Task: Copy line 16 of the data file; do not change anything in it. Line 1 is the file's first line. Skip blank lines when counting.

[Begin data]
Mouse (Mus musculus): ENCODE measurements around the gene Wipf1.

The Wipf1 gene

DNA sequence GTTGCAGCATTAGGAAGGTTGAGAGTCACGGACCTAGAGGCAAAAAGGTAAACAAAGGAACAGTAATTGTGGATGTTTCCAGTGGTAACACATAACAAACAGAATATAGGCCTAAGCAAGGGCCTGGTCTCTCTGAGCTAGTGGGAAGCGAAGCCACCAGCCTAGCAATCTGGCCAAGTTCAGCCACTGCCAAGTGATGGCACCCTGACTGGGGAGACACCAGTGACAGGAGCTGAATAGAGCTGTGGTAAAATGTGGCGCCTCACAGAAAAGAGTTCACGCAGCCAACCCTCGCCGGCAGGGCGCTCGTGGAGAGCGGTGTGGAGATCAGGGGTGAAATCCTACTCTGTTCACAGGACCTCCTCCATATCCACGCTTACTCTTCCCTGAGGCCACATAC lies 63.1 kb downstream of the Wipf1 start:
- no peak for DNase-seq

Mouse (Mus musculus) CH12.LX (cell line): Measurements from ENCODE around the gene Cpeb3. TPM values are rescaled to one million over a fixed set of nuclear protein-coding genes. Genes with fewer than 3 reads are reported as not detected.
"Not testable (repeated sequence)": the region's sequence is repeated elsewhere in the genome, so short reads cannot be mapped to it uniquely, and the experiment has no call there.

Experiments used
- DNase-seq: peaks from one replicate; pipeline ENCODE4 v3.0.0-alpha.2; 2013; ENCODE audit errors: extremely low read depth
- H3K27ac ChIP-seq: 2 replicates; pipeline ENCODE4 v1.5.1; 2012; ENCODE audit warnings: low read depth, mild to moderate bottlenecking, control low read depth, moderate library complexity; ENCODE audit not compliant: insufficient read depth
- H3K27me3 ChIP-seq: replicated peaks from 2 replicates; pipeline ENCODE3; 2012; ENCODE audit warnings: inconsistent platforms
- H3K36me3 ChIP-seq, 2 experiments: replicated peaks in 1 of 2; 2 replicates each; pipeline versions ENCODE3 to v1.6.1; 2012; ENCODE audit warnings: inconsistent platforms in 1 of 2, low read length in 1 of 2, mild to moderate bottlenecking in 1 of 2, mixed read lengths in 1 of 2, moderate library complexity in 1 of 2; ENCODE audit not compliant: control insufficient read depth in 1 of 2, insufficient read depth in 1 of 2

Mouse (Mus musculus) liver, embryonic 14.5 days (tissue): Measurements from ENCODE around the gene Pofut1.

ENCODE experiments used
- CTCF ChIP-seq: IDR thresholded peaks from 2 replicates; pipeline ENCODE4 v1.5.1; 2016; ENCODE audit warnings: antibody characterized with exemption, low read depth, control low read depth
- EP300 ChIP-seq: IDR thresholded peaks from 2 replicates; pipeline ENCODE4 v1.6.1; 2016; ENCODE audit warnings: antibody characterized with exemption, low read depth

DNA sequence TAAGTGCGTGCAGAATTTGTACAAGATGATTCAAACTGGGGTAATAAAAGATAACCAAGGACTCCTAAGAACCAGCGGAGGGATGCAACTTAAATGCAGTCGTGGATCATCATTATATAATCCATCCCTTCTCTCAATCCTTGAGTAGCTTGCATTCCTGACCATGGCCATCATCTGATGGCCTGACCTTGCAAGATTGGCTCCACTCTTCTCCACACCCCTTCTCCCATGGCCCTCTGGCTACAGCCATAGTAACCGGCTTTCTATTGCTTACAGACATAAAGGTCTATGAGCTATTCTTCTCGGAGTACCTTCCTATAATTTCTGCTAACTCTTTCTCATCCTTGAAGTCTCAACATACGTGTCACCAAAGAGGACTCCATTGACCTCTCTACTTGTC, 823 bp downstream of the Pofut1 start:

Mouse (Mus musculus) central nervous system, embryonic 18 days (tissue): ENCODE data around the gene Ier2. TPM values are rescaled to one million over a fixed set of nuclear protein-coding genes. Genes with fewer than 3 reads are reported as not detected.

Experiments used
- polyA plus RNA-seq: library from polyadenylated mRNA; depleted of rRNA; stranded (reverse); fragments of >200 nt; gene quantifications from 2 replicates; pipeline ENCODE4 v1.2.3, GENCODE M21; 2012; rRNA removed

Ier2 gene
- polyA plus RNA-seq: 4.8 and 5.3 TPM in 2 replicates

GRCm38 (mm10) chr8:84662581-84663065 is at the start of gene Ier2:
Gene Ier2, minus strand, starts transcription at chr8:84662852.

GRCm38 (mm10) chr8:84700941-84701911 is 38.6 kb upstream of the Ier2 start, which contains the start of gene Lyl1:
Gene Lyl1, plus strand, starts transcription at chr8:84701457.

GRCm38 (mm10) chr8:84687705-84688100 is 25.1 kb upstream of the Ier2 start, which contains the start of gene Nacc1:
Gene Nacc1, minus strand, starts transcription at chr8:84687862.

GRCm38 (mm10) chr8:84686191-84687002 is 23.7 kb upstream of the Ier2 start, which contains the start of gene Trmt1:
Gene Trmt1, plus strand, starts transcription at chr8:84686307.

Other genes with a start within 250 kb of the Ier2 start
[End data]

DNA sequence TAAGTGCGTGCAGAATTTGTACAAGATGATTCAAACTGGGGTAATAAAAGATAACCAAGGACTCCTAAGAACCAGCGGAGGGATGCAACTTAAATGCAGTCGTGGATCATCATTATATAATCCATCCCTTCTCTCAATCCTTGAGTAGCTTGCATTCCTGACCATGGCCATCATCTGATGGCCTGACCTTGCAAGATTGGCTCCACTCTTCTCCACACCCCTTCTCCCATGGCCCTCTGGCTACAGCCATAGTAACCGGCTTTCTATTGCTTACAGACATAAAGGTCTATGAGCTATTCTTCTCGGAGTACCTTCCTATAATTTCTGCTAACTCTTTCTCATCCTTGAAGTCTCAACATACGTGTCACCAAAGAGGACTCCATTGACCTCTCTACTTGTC, 823 bp downstream of the Pofut1 start: